Michael Kennedy

December 31 2014

Michael Kennedy is a great loss.

Telegraph obituary.

Telegraph appreciation by Michael Henderson.

Interview by Ivan Hewett of the Telegraph in early 2014.

If you took any interest in Barbirolli, Boult, Britten, Elgar, the Hallé, Mahler, Manchester, Strauss, Vaughan Williams or Walton, Michael Kennedy was part of your life.

“I could never understand,” Henderson quotes him as saying on Elgar, “how people could not hear the unhappiness that was always there for me in his music. I never read about that Elgar, so I thought I’d better write a book myself.” Kennedy’s marvellous Portrait of Elgar was an advance on everything previously written. He needed to write the book. I needed to read it.

I recognise what the Telegraph tells us about, including even his waspishness. But the sting was mild. What does it take to be an artist’s friend? Whatever it is, Kennedy had it. He was a close friend of Vaughan Williams during VW’s last years. He knew Barbirolli equally well. He had the measure of them and was the appointed biographer of both. He was not only a critic, he was a full journalist, editor of the Manchester edition of the Daily Telegraph from 1960 until it closed in 1986. His strength as a friend may have been a weakness as a critic. “My biggest failing as a critic is that I like music too much.”

I seem to remember that he stopped reviewing for Gramophone circa 1990 because at the height of the CD era he was given one perfectly acceptable recording of Don Juan after another, about which there was nothing much more to say.

There was a steeliness and stature in Kennedy, despite the unassumingness. It wasn’t reflected glory. I don’t think people felt it because he had known great men.

I had the privilege of meeting him and his wife, Joyce, at a semi-private commemoration of Susana Walton in 2011. He made a point of introducing her. She was from Hull. He married her after his invalid first wife Eslyn died, just as RVW had married Ursula after his invalid wife Adeline died.

He expressed some doubts, in our short conversation, about Tippett’s music, and, to my surprise, hadn’t been aware that there was a CD of Karajan playing Walton’s first symphony live with the Orchestra della radiotelevisione Italiana, Rome (it isn’t a revelatory performance). He must have known from Richard Osborne’s Conversations with Karajan that Karajan had a certain regard for Walton. I bought another copy of the CD afterwards, intending to send it to him, but I never did. I have it still as a spare.

Telegraph obituary: “He would rail against critics of musical elitism, accusing them of failing to aspire to high standards. ‘I want things to be elitist,’ he told Michael Henderson in 2001. ‘These days it seems that people don’t want to put any effort into understanding something.’”

I have delivered a more waspish version of that occasionally. All people who love music want to share it, but to those who say “You mustn’t be intimidated”, I have snapped “But you should be intimidated. You should be scared out of your wits.”

I will quote Michael Kennedy in future posts. He died on the last day of the Strauss anniversary.

Telegraph, op cit: “He heard [the Hallé] for the last time in November, at a concert conducted by Elder. He was frail, effectively lame, but music always restored his spirits. A programme of Butterworth, Bax and (of course) Elgar was capped by a marvellous performance of Sibelius’s fifth symphony. ‘What a work!’ he said as he was helped to his feet afterwards. And with that simple expression of gratitude, a lifetime’s dedication to music reached its end.”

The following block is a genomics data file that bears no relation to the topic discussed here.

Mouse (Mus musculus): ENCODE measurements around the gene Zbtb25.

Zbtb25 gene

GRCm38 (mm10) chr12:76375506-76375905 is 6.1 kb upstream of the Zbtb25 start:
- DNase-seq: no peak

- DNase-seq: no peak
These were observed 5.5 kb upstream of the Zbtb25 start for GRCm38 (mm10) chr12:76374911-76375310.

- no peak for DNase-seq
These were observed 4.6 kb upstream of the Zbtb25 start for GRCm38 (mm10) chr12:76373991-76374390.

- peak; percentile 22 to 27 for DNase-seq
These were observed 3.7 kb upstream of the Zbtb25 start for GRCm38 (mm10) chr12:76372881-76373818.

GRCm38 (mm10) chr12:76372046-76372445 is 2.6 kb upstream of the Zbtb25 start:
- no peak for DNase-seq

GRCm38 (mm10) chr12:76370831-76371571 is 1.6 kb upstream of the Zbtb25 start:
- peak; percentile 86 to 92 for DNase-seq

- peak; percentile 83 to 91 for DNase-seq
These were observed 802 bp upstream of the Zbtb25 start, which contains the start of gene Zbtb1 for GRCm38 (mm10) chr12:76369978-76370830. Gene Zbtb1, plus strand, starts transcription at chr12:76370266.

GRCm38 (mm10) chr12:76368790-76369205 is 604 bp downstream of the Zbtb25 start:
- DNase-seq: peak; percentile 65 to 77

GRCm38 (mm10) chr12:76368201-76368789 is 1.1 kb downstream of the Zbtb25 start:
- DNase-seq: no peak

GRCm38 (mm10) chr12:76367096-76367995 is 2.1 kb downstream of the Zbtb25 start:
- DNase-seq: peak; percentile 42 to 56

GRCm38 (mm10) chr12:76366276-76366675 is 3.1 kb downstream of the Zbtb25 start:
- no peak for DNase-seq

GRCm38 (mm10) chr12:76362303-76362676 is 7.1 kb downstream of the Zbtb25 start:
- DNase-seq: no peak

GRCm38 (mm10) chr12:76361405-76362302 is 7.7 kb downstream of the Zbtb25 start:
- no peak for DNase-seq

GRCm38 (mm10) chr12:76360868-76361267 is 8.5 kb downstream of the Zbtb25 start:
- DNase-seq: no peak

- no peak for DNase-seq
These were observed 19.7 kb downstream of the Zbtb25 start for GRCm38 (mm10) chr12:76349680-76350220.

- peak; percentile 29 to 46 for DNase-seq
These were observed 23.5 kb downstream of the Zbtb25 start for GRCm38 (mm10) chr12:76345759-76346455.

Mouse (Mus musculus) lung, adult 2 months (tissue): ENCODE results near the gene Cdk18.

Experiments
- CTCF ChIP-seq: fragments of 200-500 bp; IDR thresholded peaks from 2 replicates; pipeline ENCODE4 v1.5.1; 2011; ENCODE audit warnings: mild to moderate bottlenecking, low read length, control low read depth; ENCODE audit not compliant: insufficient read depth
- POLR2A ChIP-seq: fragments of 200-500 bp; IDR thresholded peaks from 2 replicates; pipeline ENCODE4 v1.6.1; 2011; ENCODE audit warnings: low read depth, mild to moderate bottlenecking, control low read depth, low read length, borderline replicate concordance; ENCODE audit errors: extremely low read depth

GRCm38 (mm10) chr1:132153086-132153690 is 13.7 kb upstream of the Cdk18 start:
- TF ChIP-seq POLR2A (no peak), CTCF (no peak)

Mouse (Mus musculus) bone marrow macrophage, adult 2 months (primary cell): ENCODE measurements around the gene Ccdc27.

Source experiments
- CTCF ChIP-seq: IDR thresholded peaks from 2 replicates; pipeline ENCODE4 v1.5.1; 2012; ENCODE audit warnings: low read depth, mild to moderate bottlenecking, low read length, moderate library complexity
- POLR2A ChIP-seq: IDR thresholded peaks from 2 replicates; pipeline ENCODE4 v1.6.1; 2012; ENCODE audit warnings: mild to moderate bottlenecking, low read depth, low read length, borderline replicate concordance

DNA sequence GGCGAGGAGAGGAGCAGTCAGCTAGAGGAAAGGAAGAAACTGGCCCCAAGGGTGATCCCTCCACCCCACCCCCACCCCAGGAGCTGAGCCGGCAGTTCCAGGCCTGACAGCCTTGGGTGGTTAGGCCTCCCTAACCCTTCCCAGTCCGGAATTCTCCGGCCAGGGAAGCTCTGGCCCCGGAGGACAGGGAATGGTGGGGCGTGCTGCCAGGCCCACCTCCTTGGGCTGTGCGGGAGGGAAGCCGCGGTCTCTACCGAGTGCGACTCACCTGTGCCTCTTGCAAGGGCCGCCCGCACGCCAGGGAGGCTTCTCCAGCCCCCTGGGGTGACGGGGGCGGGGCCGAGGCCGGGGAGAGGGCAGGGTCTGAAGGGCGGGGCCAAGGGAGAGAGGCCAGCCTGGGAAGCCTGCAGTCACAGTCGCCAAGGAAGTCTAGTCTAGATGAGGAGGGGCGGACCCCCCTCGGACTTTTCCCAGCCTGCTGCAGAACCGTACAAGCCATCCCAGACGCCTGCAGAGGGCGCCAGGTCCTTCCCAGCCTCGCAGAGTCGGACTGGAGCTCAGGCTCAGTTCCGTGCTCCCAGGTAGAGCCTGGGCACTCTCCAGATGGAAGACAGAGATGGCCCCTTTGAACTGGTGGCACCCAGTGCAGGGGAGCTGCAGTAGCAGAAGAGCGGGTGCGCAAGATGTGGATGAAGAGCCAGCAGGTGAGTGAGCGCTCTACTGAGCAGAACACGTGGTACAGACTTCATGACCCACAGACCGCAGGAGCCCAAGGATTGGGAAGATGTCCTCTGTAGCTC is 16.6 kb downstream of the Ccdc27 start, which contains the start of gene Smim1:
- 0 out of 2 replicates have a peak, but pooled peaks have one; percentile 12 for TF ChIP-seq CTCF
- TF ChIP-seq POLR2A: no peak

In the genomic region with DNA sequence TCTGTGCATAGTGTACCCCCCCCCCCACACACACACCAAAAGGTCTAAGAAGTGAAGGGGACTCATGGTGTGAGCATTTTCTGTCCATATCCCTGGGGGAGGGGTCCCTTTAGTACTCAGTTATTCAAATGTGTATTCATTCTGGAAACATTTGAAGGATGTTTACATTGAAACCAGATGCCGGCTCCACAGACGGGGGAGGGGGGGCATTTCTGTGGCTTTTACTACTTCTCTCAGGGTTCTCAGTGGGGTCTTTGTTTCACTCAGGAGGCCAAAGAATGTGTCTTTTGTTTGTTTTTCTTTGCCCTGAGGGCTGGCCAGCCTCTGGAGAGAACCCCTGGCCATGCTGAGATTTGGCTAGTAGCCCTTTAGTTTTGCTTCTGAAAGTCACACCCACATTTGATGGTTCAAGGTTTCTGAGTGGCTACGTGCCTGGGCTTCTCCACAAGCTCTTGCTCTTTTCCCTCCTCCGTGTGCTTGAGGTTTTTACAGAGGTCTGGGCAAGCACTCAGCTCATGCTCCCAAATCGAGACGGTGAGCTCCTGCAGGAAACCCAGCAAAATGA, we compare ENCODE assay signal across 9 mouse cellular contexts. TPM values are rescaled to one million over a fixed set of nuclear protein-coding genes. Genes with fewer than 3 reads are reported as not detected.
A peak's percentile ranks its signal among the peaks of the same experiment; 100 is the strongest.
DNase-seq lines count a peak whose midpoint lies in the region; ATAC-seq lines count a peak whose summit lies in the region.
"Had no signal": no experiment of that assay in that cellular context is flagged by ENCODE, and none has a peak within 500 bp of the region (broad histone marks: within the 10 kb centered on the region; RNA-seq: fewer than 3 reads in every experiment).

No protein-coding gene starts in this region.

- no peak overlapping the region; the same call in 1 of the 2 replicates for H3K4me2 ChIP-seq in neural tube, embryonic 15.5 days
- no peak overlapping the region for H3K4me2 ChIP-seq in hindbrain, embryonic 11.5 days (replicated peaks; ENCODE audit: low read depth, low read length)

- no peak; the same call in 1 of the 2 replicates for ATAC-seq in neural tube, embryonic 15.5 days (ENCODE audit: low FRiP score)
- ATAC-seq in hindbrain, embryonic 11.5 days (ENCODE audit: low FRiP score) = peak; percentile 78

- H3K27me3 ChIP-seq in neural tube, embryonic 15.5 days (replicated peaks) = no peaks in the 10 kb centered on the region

Michael Kennedy by Cecile Elstein

Bronze by Cecile Elstein

9 Responses to “Michael Kennedy”

  1. davidderrick Says:

    Kennedy’s last concert, Bridgewater Hall, Manchester, November 6:

    Butterworth A Shropshire Lad 11′
    Elgar The Spirit of England 27′
    Bax In Memoriam 15′
    Sibelius Symphony no 5 30′

    Sir Mark Elder conductor | Rachel Nicholls soprano | Hallé Choir


    “After Barbirolli’s time, the orchestra went though good times and bad. The nadir came at the turn of the century, when the Hallé came within a whisker of going into bankruptcy. But a new chief executive, and the arrival of music director Mark Elder, turned the orchestra round.

    ‘Mark has really won the audience over,’ says Kennedy, ‘and he really has made the orchestra one of the finest. I never thought the glory days of Barbirolli would come back again, but they have.’”

    1858–1895 Sir Charles Hallé
    1895–1899 Sir Frederic Cowen
    1899–1911 Hans Richter
    1912–1914 Michael Balling
    1915–1920 Sir Thomas Beecham (musical adviser)
    1920–1934 Sir Hamilton Harty
    1939–1942 Sir Malcolm Sargent (conductor-in-chief)
    1943–1970 Sir John Barbirolli
    1972–1983 James Loughran
    1983–1992 Stanisław Skrowaczewski
    1992–1999 Kent Nagano
    2000–present Sir Mark Elder

    Three out of the four pre-WW1 conductors were German, and Cowen had studied in Leipzig. Germans dominated English musical life then. Now English conductors dominate German.

  2. davidderrick Says:

    Contrast Kennedy with a gossipy hanger-on like Lebrecht.

  3. Daniel M. Says:

    Isn’t it interesting to see classical journalists also writing biographies? Journalists still publish of course, but mostly write about trends and scandal; not as much hard journalism, to use the popular phrase.

  4. davidderrick Says:

    Kennedy must have known my family’s friends Isador and Joan Caplan, the dedicatees of Owen Wingrave.

  5. […] I wish Paul Driver wrote more outside Murdoch-land. He has only published one book, an unclassifiable assemblage of his own meditations on Manchester called Manchester Pieces. He’s a Mancunian, like the late Michael Kennedy. […]

  6. […] about Greenfield. He was a kind of opposite number, at the Guardian, to Michael Kennedy at the […]

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